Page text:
If there is a club in Russia that a new follower would avoid supporting, it is inevitably Spartak Moscow, also known as “Meat”.
In a way, it is unfair as they’re a club like any other, dodgy history, rabid fans and very well balanced with chips on both shoulders. According to their own telling of history they are the “rebel” club. They were not aligned (overtly) with any organs of the state as CSKA, Lokomotiv or Dinamo clubs were, though they’re about as much a club of the people as their Manchester United or Barcelona. Behind each is a hard-bitten commercial drive that makes them the presence they are, though with Spartak it’s a little less transparent than the other two.
And now they’re in even more of a mess than they were last season, or the season before, or the one before that. In fact, it’s just the same old tune that’s been played since the collapse of the USSR and the ability of players to choose who they wish to play for. Coupled with the less than sufficient production line from the youth section, continuous club infighting, lack of direction and biding time to move to the Fedun Palace in North Moscow, the club would appear to have imploded yet again.
An impressive start to the season was built on a foundation of splashing cash, getting rid of players who didn’t agree with the coaching direction of the club and the lack of progress of other clubs when play began. Leaping to the top of the table Spartak, led again by Valery Karpin, were winning but showing real inconsistency in doing so. There was no bite in the team and the inability to attract a dominant midfield workhorse was soon to bite. On-field, racking up of points kept fans happy; off-field the club continued to be shunned by more reputable potential sponsors due to the behaviour of those same fans and also the teeth-sucking, grimace inducing events with club operations. And then it happened.
The fortunate win over Krilya Sovetov Samara didn’t register with the club as to their major deficits and the big win over Dinamo made sensible people even more blinded. So a lucky 2-2 draw in Krasnodar with Kuban should have signalled changes. It didn’t – a 0-0 bore draw later with Rubin Kazan and suddenly the terraces were erupting with calls for the coach to go, for players to leave and for hate-figure Artyom Dzuba to be called back from his southern exile in Rostov. When the club got a 1-1 away to St. Gallen in Europa League qualifiers suddenly everyone was positive again. An away goal, a draw and the arrogance resurfaced. Until they went down 2-1 to an average Amkar Perm side in the Urals.
Down to 4th in the table and without a win in four matches, they faced a mediocre Swiss side at home and somehow managed to squander an early lead to lose 4-2. As ever, the home fans turned quickly and began supporting the visitors. Of course these are the same “fans” who profess undying love for their side, though if anything can be for certain in Russia, it’s that you can’t be certain of anything.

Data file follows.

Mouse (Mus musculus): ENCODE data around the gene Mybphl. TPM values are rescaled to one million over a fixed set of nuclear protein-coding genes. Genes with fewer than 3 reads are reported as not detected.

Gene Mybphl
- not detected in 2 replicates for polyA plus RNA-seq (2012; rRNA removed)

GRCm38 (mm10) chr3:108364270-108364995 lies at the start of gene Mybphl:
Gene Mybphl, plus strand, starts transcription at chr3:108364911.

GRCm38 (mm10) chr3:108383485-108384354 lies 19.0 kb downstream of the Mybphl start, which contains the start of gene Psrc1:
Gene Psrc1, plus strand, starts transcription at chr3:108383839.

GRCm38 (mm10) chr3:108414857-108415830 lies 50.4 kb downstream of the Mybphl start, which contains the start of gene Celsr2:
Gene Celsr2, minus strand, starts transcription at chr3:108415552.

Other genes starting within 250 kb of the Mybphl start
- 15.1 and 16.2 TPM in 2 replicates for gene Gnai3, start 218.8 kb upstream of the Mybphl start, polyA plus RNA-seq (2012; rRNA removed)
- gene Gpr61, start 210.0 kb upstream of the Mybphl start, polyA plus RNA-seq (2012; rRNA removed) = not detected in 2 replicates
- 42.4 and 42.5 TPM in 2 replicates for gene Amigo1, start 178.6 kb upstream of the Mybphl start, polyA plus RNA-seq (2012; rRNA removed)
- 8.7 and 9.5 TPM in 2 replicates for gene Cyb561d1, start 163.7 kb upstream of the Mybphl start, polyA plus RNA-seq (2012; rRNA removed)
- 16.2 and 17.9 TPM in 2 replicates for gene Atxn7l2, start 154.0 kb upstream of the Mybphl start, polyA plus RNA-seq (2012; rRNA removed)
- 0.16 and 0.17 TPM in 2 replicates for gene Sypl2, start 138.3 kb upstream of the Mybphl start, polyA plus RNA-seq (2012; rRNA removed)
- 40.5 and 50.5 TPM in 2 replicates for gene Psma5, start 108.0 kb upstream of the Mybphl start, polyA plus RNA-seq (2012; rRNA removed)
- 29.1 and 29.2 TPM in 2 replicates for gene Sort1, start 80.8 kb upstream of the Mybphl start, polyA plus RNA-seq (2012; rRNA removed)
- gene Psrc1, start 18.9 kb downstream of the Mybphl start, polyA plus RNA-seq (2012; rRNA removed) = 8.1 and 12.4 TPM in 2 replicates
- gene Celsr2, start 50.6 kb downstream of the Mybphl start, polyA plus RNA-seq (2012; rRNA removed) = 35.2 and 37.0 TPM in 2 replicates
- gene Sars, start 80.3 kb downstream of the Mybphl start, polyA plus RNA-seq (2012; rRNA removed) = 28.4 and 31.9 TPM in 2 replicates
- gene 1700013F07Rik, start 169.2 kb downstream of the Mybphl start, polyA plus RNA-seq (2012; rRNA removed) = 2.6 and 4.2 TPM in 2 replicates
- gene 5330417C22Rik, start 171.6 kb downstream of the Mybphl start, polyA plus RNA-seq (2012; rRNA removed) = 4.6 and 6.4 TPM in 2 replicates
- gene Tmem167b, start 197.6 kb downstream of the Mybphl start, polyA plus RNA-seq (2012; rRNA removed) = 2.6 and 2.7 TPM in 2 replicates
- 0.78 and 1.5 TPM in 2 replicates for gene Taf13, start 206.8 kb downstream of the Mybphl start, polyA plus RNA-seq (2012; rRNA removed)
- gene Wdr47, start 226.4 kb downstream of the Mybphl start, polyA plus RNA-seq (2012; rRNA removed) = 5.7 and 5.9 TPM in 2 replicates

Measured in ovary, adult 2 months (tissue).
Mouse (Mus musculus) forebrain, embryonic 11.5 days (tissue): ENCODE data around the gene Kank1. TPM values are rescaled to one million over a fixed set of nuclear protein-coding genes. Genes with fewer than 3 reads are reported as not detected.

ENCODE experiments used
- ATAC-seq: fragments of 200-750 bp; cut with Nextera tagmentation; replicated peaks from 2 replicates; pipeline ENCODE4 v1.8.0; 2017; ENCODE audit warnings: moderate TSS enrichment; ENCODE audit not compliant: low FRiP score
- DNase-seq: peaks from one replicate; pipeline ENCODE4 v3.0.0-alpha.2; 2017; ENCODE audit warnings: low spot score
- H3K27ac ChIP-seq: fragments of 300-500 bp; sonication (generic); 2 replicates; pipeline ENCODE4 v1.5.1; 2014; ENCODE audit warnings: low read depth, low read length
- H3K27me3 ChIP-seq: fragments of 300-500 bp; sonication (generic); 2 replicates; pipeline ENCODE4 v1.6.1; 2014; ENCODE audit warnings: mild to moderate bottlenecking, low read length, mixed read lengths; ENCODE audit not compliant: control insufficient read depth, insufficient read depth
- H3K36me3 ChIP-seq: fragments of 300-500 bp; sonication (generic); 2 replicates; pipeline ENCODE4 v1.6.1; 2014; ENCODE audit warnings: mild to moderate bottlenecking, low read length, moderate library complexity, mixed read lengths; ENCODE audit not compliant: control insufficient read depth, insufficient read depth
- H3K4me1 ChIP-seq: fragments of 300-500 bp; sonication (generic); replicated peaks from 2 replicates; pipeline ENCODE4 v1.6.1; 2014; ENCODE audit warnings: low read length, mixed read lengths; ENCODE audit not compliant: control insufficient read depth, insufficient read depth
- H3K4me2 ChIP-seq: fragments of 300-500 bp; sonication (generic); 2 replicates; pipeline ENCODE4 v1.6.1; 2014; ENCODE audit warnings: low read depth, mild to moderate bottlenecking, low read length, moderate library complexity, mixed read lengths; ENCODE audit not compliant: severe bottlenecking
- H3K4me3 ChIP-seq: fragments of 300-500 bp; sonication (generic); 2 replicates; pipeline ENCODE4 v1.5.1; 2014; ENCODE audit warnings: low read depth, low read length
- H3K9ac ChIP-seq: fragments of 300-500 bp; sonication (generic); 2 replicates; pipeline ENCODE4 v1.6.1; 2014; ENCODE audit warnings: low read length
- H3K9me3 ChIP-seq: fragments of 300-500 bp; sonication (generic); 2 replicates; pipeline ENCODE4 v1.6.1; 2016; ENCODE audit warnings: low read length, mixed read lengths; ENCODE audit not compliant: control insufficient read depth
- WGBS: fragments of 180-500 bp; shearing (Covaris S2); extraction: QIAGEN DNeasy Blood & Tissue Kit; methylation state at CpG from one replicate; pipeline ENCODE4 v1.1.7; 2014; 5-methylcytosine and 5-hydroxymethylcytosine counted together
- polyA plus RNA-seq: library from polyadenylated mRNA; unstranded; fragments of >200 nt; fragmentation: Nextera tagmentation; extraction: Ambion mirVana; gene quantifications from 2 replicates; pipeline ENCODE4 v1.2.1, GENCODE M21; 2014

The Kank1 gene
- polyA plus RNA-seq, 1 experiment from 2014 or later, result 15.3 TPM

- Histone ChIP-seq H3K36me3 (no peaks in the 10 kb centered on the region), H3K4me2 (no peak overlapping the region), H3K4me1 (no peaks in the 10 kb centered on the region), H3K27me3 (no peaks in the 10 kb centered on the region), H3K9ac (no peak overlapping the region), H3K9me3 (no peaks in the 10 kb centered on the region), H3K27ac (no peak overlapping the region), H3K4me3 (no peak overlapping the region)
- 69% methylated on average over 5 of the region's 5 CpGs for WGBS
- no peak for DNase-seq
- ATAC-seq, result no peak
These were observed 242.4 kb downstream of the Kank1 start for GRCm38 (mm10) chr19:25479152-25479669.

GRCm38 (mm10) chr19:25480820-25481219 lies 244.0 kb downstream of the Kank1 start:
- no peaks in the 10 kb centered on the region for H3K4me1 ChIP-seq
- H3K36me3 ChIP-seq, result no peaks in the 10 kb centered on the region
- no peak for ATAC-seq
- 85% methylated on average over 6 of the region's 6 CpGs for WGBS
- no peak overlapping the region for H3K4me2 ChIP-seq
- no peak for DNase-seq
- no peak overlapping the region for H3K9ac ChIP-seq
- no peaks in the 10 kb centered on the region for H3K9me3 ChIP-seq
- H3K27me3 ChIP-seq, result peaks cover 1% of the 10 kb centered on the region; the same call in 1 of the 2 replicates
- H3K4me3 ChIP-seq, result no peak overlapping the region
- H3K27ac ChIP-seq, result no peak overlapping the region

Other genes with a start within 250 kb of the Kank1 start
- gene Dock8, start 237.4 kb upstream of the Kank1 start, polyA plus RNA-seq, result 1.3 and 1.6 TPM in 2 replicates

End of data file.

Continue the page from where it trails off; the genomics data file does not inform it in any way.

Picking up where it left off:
Once the club were out, the latest battle in the war began and from within the club a sneaky word went out that Roberto Mancini was being lined up to come in. While the Italian would certainly pull off wearing a red and white scarf over his stylish long coat, if anyone is more unsuited to taking the reins at Russia’s most dysfunctional club, it is he. Until the owner, Leonid Fedun, steps back and allows the head coach freedom to work, and the current coach steps back up to the GM spot and does the same, the other weights dragging the club down will not be addressed.
And yet it seems that the hunger will grow with another splurge, this time on Stuttgart’s Serdar Tasci, to juggle expectations and limitations.
Assembling, what on paper is, one of the best if unbalanced sides in the Premier League has been a good effort from the club this Summer. Going out of Europe early is also a good thing as they can concentrate on the League. And this is going to be needed as Dinamo received a dose of temporary PEDs (performance enhancing debt’s) from VVP’s buddy and fellow ex-KGB Boris Rotenberg, not to mention the return from inaction of Papa’s favourite boy (also Boris) to the Dinamo ranks. While many giggle at the return of the unfortunately under-equipped Boris Jr, Dinamo have gulped up the misfits from Anzhi and could be serious contenders, until Papa Boris loses interest in a couple of years.
CSKA are back top of the league, Lokomotiv sit in 2nd after exposing Rostov, so the Red and White fans sharing the Lokomotiv stadium have every right to begin to worry. On forums and in general discussion the fans are questioning Valery Karpin’s motives for staying in charge along with his supposed “puppet” GM Roman Ashkabadze. While the former question can have merit, the second falls into the realm of jealousy and begrudgery.
The 30-year-old worked his way up from an interpreter role at a now defunct club to entering the Spartak system and was trusted the whole way until being thrust into the thankless task he now has. While he has some personality traits that do not endear and a lack of professional experience, even Gandhi would struggle to satisfy the demands upon him. Yet he is the current scapegoat alongside the head coach. Unless something radical, innovative and intelligent happens at the top in Spartak, their long wait for a trophy will extend by another year.